Format ebook E-book, PDF free from http://www.uwestminsterpress.co.uk/site/books PDF 978-1-914386-01-5 ePub 978-1-914386-02-2 Kindle 978-1-914386-03-9
DOI: 10.16997/book52 (active on publication)


WPCC – open call for papers

WPCC – open call for papers

Westminster Papers in Communication and Culture (WPCC)  is issuing an open call for papers for its Summer 2021 issue of up to nine papers.  WPCC is an open access peer-reviewed journal, published online established in 2004 and edited from CAMRI (Communication and Media Research Institute) at the University of Westminster by Dr Anthony McNicholas and colleagues.  WPCC is indexed in many services including CrossRef, DOAJ, Clarivate Analytics Emerging Citation Index and others accumulating over 250,000 views and downloads since its relaunch in Autumn 2015 by the University of Westminster Press.
www.westminsterpapers.org

The interdisciplinary nature of the field of Media and Cultural Studies is reflected in the diverse methods, contexts and themes of the papers published. Areas of interest include – but are not limited to – the history and political economy of the media, popular culture, media users and producers, political communication and developments arising from digital technologies in the context of an increasingly globalized and networked world. Contributions from both established scholars and those at the beginning of their academic career are equally welcome.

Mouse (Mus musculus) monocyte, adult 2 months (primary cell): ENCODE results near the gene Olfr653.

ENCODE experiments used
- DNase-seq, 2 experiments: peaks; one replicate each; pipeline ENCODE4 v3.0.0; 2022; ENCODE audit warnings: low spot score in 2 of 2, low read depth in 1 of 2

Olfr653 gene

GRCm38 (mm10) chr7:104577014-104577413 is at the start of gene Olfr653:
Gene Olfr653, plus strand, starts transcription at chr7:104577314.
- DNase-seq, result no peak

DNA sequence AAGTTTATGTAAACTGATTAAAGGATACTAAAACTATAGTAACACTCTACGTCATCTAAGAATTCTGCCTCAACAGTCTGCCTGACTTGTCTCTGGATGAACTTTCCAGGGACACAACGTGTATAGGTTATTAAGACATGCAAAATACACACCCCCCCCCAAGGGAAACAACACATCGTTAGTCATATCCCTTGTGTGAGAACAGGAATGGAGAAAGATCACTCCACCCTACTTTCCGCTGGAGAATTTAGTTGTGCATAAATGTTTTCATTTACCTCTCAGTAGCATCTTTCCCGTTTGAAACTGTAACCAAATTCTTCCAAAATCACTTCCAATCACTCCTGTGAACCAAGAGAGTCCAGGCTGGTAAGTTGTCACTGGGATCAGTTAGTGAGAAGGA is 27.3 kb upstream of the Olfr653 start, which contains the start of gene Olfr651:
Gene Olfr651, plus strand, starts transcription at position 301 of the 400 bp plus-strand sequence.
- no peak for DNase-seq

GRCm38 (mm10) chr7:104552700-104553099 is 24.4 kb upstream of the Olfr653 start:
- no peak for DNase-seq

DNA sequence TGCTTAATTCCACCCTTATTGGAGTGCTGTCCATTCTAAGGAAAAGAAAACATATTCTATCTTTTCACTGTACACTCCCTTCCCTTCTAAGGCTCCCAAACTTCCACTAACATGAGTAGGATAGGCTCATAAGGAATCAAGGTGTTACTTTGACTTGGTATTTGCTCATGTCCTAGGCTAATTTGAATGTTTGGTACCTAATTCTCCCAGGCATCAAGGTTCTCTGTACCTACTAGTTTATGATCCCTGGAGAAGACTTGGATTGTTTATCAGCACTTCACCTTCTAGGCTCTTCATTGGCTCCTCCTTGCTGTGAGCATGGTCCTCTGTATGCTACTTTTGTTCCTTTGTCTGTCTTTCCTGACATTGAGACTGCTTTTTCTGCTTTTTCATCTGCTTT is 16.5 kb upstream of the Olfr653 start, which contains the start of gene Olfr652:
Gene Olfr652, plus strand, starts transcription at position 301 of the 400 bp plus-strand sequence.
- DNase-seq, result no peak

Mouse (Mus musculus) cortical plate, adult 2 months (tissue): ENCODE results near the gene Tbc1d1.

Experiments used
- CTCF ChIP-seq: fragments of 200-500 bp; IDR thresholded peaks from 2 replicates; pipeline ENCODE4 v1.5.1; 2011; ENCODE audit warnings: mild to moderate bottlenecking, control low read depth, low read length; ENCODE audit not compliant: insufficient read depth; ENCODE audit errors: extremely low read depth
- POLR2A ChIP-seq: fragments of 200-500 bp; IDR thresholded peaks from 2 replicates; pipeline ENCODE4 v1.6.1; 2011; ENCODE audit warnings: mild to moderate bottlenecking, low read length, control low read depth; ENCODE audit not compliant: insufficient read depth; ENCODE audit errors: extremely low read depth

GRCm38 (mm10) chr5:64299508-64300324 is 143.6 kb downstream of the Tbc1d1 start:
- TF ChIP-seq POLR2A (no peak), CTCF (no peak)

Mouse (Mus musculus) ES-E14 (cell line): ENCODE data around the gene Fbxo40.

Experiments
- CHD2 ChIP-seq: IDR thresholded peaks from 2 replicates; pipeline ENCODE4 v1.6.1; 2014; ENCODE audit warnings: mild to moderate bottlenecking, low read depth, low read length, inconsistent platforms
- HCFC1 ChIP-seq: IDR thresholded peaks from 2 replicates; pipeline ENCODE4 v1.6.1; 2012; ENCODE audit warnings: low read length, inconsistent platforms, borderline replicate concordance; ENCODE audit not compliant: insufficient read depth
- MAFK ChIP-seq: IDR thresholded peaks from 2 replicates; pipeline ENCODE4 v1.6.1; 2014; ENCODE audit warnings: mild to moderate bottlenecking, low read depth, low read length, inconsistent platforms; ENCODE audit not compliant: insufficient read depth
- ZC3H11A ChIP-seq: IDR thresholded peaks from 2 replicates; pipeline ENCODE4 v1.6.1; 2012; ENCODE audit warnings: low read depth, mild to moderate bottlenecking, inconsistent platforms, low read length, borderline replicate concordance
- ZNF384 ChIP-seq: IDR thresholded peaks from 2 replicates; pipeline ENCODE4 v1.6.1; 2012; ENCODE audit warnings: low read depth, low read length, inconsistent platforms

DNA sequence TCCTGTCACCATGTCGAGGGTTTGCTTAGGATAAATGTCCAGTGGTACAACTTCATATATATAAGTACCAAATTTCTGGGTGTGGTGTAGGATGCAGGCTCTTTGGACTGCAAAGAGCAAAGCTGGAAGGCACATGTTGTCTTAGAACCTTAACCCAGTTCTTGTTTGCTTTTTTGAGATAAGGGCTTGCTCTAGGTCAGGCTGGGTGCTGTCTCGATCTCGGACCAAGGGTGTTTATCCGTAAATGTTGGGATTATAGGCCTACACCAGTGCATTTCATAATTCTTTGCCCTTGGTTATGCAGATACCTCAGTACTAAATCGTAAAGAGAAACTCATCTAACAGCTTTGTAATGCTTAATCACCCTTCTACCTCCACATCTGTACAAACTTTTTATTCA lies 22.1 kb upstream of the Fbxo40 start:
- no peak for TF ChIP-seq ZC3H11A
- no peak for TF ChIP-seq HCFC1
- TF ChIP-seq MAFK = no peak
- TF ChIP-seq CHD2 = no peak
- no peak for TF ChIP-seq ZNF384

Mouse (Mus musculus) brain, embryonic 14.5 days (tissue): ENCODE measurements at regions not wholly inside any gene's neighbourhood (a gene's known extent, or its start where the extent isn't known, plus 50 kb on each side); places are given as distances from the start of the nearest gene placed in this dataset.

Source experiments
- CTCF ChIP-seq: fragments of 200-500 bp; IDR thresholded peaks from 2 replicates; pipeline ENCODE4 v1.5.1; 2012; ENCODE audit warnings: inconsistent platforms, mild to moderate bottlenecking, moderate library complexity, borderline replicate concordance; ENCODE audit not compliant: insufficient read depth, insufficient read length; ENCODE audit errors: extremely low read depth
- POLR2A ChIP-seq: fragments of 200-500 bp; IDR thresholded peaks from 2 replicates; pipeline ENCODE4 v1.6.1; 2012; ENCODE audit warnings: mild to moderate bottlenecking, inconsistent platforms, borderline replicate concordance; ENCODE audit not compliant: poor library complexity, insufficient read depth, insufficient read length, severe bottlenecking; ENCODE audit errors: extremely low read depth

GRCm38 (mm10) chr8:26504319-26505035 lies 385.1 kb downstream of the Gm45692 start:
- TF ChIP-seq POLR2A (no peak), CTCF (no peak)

The open call especially welcomes contributions relating to North African, South Asia and Middle Eastern and East Asian Media, or on such topics as (but not limited to) AI, Big Data, media management, or topics relating to CAMRI’s research and teaching programme. However authors should not be deterred from submitting in areas outside these topic fields in the broad field of communication, cultural and media studies and on emerging topics. In addition to research articles (6,000-8,000 words), commentary (3,000 to 6,000 words), interviews (1500-300o words) and book reviews (1,500-3,000 words) will also be considered and audio and short video submissions, all with abstracts and keywords as standard.

DEADLINE FOR FULL PAPERS
Full papers are expected by 15 March 2021 submitted to the WPCC  submission system. All research and commentary articles will go through double peer-review. 

Submissions from authors new to WPCC are required to register in WPCC ‘s journal system. Those already registered will need to log-in with a new password following a change in the journal’s platform. (There should be a link from which to reset your password [‘Forgotten your password ] that will guide you through the simple process).

Publication dates: end May-July 2021.

WPCC is an open access journal and there are no fees for contributors. Published by the University of Westminster Press in conjunction with CAMRI. All content in this issue and in its archive is available free to read. 


www.westminsterpapers.org

New Law for Intellectual Commons Needed – Broumas

New Law for Intellectual Commons Needed – Broumas